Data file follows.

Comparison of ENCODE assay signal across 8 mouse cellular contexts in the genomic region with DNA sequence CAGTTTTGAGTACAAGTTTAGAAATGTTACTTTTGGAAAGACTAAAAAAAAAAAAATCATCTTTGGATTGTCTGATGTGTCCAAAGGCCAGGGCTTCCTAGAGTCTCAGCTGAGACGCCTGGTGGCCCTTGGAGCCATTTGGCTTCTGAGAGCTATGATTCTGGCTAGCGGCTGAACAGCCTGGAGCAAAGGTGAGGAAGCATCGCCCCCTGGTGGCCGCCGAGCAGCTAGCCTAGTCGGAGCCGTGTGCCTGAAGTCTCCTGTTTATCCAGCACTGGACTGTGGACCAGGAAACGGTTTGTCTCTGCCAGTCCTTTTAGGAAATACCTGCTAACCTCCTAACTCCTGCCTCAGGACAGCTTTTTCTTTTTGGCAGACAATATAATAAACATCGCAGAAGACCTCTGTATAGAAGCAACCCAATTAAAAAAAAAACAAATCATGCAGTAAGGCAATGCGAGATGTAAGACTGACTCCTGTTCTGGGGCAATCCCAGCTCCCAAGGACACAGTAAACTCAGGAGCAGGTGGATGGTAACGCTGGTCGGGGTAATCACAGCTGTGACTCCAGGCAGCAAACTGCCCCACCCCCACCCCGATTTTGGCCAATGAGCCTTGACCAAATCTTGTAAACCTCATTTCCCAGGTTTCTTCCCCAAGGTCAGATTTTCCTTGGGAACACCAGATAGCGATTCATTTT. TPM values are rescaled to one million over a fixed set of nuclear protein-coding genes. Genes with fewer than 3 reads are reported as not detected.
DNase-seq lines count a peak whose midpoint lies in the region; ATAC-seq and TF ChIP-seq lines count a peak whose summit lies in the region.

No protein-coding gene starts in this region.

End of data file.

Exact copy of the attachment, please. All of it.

Comparison of ENCODE assay signal across 8 mouse cellular contexts in the genomic region with DNA sequence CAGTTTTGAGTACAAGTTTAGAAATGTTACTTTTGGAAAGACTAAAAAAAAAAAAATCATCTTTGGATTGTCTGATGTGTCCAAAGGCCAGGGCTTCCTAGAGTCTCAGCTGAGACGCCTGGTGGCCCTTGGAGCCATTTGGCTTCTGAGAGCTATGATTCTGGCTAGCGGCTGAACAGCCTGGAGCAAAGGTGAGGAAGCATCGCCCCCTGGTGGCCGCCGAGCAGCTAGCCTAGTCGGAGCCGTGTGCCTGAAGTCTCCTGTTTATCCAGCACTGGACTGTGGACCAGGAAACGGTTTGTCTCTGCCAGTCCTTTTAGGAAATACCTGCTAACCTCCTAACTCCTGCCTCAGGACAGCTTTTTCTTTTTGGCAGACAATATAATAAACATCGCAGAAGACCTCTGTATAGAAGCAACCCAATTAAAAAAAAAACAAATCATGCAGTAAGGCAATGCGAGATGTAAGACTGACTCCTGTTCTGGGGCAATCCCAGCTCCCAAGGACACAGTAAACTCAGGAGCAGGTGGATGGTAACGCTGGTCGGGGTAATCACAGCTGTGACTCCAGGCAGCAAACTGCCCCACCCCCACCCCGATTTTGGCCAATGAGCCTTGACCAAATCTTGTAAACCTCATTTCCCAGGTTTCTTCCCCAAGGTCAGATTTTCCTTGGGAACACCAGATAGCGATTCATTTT. TPM values are rescaled to one million over a fixed set of nuclear protein-coding genes. Genes with fewer than 3 reads are reported as not detected.
DNase-seq lines count a peak whose midpoint lies in the region; ATAC-seq and TF ChIP-seq lines count a peak whose summit lies in the region.

No protein-coding gene starts in this region.